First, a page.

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...and justice for all by Metallica Review

Emiliano Perez-Ramos

Jan 12, 2024

You probably weren’t expecting to be reading a review for a thrash metal album that came out in 1988 but I have a lot of opinions on this album. It’s Metallica's fourth studio album, "...And Justice for All". In my personal opinion its is my favorite Metallica album. I’m letting that be known before because my bias will definably show in this review.

Some backstory to this album it is the first album after the tragic passing of bassist cliff burton in a accident in a tour bus while on tour. Jason Newstead came in as the replacement but my biggest problem of the whole album is the lack of bass that is audible. This is due to the mixing which why decide on the Lars Ulrich and James Hetfield; the founders of the band. I would’ve like bass but besides that gripe I love this album.

The album opens with the powerful track "Blackened," it begins with a reversed rift that transitions into thunderous drumming. James Hetfield's raw vocals deliver poignant lyrics, setting the tone for an album that delves into themes of justice, corruption, and societal decay. The intricate guitar work of Hetfield and Kirk Hammett shines throughout, displaying a level of technical proficiency that elevated Metallica to new heights.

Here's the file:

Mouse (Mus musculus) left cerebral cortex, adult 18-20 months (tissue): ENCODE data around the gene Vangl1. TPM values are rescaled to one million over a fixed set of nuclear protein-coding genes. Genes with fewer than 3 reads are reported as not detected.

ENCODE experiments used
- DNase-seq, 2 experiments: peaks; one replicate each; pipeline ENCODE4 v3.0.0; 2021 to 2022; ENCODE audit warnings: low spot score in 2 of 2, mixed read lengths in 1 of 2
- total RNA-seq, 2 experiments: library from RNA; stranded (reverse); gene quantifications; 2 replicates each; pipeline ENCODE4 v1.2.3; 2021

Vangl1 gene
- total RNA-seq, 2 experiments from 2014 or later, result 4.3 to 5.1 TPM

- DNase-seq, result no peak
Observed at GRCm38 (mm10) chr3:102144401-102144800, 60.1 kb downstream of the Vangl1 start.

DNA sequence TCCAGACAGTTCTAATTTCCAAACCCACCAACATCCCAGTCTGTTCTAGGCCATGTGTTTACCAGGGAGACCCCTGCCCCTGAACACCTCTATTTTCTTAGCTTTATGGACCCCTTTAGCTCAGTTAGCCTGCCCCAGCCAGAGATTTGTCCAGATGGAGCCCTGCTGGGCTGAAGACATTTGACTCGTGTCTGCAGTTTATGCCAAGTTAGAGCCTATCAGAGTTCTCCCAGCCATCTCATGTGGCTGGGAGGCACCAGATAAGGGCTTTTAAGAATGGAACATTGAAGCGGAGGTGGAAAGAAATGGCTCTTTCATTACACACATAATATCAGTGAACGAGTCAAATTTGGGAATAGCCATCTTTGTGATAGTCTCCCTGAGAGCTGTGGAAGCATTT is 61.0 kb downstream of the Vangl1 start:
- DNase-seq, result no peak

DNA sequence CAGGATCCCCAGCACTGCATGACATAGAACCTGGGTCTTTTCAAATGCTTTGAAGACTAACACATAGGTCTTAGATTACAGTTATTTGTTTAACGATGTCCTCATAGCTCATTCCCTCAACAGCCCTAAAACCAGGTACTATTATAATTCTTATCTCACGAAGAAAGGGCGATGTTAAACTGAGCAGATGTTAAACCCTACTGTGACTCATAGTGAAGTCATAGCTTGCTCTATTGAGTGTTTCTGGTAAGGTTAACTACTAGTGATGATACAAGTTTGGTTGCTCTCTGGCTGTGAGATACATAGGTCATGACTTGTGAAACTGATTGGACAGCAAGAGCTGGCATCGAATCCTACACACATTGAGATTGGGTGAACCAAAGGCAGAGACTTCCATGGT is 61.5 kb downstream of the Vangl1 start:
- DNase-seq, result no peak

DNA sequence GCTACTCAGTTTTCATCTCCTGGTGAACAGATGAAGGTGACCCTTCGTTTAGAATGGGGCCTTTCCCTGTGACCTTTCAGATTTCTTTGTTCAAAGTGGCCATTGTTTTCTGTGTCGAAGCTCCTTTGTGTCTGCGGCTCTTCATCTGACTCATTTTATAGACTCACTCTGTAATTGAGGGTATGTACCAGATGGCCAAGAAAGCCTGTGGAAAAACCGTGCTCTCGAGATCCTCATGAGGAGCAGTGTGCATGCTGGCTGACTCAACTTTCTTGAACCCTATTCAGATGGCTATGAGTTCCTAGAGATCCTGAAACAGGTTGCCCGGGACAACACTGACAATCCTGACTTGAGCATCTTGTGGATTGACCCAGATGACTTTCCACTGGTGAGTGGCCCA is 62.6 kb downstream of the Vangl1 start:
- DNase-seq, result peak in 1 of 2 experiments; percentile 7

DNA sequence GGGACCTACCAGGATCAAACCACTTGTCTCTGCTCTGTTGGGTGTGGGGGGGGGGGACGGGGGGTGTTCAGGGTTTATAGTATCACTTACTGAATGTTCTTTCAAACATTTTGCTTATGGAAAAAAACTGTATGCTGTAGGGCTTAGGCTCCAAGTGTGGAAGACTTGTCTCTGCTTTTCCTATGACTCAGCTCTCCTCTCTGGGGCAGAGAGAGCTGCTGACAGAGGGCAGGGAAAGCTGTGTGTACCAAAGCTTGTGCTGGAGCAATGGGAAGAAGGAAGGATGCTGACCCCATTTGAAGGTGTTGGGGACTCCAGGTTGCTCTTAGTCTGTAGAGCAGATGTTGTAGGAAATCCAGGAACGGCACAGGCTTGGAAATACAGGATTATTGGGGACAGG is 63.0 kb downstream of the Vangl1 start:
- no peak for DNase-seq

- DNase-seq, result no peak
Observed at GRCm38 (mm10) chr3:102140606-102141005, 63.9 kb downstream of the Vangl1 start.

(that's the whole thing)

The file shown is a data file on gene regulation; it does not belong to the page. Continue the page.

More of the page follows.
The centerpiece of the album is the title track, a nearly ten-minute epic that weaves intricate guitar solos with socially conscious lyrics. Its complex structure and relentless tempo changes showcase Metallica's dedication to pushing the boundaries of their genre.

"...And Justice for All" is not merely a collection of songs but a cohesive journey, each track seamlessly flowing into the next. "One," arguably the most famous track, beautifully blends acoustic and electric elements, accompanied by a thought-provoking music video that captures the anti-war sentiment of the song.

The album's production, led by Flemming Rasmussen, is characterized by its meticulous attention to detail, creating a sonic landscape that complements the intensity of the music. The cover art, featuring Lady Justice ensnared in chains, reflects the album's thematic core.

Thirty-six years after its release, "...And Justice for All" remains a timeless masterpiece, influencing generations of metal musicians. Its impact on the genre is immeasurable, and its complex compositions continue to captivate listeners, making it an essential addition to any metal enthusiast's collection.

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